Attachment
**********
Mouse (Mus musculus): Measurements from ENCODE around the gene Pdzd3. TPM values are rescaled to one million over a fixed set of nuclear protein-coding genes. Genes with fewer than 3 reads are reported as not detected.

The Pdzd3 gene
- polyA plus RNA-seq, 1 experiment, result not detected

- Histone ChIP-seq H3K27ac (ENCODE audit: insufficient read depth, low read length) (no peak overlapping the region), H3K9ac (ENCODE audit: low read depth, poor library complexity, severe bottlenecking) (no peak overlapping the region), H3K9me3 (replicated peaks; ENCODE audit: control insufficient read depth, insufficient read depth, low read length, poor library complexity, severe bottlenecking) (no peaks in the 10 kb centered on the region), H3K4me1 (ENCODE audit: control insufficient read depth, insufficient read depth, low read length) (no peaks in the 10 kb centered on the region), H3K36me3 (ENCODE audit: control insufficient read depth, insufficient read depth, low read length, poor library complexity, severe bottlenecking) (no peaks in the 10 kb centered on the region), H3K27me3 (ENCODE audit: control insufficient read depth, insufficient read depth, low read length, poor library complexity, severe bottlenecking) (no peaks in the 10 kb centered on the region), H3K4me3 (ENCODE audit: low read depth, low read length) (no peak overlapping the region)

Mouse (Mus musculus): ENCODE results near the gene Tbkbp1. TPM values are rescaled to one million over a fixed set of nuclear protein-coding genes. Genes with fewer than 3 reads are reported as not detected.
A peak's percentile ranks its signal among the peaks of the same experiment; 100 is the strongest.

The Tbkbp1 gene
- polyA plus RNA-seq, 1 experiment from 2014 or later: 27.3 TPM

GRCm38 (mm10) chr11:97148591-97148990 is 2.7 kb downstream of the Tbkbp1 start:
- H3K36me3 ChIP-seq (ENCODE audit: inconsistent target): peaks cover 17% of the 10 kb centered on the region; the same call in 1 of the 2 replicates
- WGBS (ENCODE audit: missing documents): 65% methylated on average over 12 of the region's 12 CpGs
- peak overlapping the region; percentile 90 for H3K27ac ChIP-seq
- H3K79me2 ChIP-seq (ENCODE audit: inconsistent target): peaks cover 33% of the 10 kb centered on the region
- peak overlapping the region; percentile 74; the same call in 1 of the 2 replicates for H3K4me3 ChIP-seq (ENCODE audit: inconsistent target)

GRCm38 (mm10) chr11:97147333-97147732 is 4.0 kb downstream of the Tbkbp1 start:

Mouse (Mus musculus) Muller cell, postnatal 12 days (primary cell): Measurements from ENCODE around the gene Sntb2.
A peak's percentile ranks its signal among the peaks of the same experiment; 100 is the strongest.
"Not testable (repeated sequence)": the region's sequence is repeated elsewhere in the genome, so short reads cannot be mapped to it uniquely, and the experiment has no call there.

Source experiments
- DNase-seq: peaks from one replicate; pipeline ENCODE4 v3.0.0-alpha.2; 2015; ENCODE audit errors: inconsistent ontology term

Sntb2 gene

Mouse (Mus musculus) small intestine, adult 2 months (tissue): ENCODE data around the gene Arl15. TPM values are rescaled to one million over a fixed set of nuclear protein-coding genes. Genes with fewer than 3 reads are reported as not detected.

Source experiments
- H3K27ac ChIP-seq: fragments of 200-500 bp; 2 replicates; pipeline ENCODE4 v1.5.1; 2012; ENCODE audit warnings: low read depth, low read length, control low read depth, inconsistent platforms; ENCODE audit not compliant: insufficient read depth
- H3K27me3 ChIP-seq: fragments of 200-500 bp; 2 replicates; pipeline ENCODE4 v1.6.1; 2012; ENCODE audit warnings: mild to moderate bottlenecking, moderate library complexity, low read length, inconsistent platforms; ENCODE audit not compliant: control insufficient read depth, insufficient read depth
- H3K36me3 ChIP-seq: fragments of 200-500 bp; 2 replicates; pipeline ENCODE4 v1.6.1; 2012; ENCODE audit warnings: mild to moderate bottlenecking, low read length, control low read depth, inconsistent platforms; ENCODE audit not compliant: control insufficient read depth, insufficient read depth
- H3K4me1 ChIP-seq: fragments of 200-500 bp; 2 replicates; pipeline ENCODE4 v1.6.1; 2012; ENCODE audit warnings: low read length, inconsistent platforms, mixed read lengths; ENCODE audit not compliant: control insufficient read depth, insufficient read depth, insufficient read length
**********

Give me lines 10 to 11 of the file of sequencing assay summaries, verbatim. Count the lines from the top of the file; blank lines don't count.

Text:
- H3K36me3 ChIP-seq (ENCODE audit: inconsistent target): peaks cover 17% of the 10 kb centered on the region; the same call in 1 of the 2 replicates
- WGBS (ENCODE audit: missing documents): 65% methylated on average over 12 of the region's 12 CpGs